Leica Geosystems Geospatial Imaging (LGGI) focuses on geospatial imaging software solutions and is part of the Hexagon Group, Sweden. LGGI offers a range of workflow solutions for photogrammetry, mapping, remote sensing, visualization, catalog management and exploitation of geospatial imagery
The interview of the Leica team, President & CEO Bob Morris, Brad Skelton, Chief Technology Officer, Kaushik Chakraborty, Vice President, India, Middle East & Africa and Norbert Hanke, CFO, Hexagon was conducted recently at the venue of Map India 2008, 11th Annual International Conference and Exhibition on Geospatial Information, Technology and Application.
How is Leica developing its software suite for enterprise level applicability?
BOB: At Leica Geosystems, we define ourselves by understanding our customers’ needs and what they expect from our products. We are working towards a holistic way to deal with data management and delivery, particularly for the end users who are not the domain experts and are more involved in publishing and offering the information. This has led to the enhancement of our desktop products as well as leveraging our enterprise level management tools.
BRAD: We are not migrating from desktop products into an enterprise solution by replacing our entire desktop products; instead, we are adding the enterprise platform to provide solutions to a larger audience. We have selected platforms like J2EE, and integrated existing technologies from IONICand ER Mapper for building enterprise applications. These capabilities provide firm foundations and help us migrate more into Service Oriented Architecture, enabling processing services within the existing environment.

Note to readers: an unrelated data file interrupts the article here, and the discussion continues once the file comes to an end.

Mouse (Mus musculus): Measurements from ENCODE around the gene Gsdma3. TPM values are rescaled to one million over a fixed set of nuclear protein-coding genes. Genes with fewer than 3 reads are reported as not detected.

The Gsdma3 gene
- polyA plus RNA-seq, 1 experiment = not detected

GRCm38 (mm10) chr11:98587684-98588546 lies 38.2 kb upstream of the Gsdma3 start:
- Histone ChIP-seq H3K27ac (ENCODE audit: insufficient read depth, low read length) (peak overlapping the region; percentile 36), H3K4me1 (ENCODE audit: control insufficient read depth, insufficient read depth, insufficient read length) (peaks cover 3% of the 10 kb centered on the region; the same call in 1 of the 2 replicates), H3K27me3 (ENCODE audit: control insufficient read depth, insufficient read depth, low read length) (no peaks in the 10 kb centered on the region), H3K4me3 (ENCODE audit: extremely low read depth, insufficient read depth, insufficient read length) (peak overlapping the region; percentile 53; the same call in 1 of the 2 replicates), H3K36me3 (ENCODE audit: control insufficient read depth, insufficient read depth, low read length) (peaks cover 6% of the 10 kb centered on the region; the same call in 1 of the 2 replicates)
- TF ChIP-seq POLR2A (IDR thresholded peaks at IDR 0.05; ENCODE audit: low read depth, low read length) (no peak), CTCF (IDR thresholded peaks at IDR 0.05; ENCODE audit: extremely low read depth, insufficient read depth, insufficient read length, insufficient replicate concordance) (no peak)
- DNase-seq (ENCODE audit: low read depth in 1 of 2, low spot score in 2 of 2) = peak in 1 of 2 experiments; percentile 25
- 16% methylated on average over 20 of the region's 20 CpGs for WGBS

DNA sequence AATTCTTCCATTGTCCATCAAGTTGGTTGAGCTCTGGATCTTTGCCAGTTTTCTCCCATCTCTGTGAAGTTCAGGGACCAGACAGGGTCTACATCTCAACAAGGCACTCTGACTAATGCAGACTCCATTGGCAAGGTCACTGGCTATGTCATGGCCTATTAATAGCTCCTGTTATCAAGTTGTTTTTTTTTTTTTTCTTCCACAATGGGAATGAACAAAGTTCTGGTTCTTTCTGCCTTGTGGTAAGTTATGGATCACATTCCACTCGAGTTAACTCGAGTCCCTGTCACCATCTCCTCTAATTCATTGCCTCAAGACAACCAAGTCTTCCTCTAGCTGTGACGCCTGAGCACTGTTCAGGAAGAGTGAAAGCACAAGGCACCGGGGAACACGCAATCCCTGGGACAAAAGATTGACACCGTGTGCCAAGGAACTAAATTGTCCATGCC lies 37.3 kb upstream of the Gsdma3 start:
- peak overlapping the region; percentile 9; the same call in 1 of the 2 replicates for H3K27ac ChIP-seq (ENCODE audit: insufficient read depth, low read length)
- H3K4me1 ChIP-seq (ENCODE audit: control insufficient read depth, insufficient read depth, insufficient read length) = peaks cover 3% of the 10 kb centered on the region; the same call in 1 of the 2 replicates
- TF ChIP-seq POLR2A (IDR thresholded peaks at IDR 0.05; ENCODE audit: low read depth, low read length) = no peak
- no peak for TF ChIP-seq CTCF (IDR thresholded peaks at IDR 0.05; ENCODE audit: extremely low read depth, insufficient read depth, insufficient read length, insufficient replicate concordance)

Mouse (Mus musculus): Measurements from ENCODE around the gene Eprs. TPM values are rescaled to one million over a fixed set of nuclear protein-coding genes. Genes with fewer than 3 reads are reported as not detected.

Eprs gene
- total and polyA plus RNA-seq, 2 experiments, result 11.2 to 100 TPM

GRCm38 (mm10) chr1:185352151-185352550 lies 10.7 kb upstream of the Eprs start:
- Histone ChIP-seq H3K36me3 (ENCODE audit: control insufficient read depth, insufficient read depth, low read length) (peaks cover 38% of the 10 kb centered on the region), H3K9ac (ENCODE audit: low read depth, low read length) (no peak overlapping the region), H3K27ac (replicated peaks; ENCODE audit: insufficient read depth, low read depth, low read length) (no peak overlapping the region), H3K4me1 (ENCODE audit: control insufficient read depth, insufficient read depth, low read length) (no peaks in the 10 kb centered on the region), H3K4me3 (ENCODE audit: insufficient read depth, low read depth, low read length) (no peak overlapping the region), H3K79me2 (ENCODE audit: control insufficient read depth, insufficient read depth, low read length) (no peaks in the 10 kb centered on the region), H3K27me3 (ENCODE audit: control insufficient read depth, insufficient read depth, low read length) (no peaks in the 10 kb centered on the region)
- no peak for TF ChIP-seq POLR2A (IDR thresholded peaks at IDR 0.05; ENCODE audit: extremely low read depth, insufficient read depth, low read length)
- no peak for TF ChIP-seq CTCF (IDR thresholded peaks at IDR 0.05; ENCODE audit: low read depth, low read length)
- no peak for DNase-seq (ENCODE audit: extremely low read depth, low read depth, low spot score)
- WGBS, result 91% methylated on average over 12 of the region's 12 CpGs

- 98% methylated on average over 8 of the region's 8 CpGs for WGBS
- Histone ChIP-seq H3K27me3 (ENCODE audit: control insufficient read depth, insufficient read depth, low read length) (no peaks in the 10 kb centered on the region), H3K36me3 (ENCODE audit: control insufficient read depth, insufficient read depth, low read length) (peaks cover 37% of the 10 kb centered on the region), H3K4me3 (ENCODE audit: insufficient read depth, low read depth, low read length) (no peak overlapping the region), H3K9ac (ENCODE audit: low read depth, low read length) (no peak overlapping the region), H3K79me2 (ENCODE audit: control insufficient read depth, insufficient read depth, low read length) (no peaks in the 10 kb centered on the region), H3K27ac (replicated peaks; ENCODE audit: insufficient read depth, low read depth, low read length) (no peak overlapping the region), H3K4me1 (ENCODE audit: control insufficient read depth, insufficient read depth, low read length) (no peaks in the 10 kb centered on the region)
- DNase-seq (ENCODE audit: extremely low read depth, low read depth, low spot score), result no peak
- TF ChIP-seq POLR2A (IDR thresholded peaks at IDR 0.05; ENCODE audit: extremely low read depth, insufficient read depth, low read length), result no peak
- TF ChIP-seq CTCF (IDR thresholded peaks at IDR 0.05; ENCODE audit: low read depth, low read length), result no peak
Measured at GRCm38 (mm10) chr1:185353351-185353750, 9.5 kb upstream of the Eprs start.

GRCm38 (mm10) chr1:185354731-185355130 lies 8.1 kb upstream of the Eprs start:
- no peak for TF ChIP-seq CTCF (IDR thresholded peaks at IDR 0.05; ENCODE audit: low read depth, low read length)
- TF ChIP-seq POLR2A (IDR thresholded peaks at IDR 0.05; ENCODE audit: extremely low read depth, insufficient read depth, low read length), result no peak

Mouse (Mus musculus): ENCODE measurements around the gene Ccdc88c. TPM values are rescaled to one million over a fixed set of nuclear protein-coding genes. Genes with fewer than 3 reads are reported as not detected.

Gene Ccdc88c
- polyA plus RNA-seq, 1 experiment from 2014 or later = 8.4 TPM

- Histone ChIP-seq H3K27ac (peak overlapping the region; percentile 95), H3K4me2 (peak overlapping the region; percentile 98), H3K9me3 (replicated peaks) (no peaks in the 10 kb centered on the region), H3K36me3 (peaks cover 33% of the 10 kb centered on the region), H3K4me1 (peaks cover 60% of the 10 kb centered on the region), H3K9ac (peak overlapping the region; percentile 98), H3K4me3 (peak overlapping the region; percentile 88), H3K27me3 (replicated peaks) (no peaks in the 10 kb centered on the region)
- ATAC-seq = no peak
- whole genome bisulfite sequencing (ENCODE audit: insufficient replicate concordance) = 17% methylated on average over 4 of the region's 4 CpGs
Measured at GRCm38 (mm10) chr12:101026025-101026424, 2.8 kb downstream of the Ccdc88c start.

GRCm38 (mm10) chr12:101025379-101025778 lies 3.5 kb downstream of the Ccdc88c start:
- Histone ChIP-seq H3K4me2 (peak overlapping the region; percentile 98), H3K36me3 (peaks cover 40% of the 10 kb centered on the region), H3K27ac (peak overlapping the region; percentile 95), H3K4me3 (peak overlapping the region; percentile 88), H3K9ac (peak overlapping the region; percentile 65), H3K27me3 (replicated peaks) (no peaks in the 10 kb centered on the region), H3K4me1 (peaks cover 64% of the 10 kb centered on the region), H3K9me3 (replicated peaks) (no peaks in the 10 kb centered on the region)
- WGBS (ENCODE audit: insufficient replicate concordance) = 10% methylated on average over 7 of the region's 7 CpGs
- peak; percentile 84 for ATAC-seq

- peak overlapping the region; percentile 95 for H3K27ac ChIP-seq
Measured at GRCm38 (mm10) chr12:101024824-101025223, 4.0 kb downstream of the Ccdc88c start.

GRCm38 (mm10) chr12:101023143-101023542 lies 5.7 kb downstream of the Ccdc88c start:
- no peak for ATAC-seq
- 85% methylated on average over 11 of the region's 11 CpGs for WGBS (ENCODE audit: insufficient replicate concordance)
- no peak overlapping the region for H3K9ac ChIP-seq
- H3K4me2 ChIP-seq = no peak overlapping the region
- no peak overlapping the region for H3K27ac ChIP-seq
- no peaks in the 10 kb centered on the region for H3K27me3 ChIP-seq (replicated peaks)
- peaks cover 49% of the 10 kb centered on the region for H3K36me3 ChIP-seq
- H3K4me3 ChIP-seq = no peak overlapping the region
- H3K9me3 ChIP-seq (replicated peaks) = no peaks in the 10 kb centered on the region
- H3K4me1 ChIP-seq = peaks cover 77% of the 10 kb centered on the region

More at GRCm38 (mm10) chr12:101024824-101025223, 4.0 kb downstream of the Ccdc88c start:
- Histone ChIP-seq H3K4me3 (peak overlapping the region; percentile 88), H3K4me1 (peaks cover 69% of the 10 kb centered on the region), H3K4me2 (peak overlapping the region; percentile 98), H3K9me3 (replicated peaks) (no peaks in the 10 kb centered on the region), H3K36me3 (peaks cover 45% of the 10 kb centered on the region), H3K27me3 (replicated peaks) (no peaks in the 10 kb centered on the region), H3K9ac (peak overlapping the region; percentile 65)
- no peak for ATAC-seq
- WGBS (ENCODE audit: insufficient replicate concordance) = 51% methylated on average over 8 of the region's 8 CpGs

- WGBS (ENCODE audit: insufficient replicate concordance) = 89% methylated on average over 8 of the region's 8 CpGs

How will the recently added Acquis ADE feature leverage the Leica’s software suite?
BRAD: Leica ADE is a topological featureediting tool enabling users to update and maintain topology dynamically. We did not have an intrinsic topological tool. This adds to the value to our existing portfolio.
BOB: As more and more of our customers use the Oracle database technology, this functionality provides a connection point and adds to our portfolio of enterprise level software.
What developments in the near future are expected from Leica in the field of Photogrammetry?
BRAD: To us, photogrammetry is any measurement of information from any source of imagery, be it from film on a camera, a digital camera or the satellite sensors. They all have a sensor model and respective resolutions. Our software products help extract information from these sources for our customers. Nowadays there are very high-resolution satellites, like the GeoEye-1, with high geo positioning accuracy which eliminates (but does not completely replace) some pieces of photogrammetry. We will continue to make our products more efficient in executing these processes. Ultimately, we want to develop a system where these processes are automated, working behind the scenes providing more information products.